how does great expectations highloght sociological problems in relation to individual ambitions?
In order to begin to answer this question effectively consider the social issues at work in Great Expectations-- family relationships, social status, justice, criminality, working class vs. educated middle class, etc.
Then consider how individual characters are shaped both by the larger social setting and sociological pressures placed on them, and by their individual ambitions, passions and choices.
Some character comparisons that might be useful in exploring the conflicts and relationships between social problems and personal ambitions:
- Biddy and Estella-- Biddy is content, aware of her status, and has no desire to change it. Estella is discontent, also very aware of her status, but not very self aware. She seems powerless in comparison to Biddy.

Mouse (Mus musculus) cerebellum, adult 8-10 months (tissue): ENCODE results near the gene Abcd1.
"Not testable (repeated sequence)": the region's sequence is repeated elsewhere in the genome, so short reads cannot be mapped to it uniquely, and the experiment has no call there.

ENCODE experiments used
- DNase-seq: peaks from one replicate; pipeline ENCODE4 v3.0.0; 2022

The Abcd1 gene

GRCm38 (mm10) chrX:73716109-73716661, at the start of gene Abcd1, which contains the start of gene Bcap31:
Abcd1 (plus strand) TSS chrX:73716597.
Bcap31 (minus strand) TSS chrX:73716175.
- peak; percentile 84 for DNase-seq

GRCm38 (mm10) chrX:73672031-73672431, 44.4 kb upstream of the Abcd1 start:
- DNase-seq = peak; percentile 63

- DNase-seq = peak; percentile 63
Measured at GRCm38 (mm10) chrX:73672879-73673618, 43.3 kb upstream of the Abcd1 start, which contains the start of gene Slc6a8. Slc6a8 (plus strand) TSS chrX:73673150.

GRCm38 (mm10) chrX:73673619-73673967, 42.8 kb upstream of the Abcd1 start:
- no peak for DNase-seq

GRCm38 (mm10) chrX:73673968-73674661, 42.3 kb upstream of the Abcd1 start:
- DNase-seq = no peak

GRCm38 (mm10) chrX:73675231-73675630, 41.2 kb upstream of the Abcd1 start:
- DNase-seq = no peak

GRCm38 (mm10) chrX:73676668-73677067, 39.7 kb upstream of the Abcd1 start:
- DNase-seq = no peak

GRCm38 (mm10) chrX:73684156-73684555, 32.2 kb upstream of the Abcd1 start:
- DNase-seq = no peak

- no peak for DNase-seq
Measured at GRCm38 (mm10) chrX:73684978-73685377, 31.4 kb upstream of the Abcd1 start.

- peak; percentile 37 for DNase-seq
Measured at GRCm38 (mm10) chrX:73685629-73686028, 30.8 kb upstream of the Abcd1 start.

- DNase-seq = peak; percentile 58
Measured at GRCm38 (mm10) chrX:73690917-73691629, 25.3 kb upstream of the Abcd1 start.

- Magwitch and Mrs. Haversham-- both characters have been victims of society, and have chosen proteges through which to exact their revenge on the society that wronged them. How are they similiar? How are they shaped by society, and by their individual passions? How do they succeed/fail
- Pip, Herbert, Wemmick-- All of these characters are similar in age and intelligence. They all have separate ambitions. Pip is more driven by his place or lack of place in society than either Wemmick or Herbert. What are the consequences for him, how do the others rely more on their individual ambitions? How does socitey thwart them, help them, or serve them?
These are just a few comparisons that might help you to begin thinking about this question.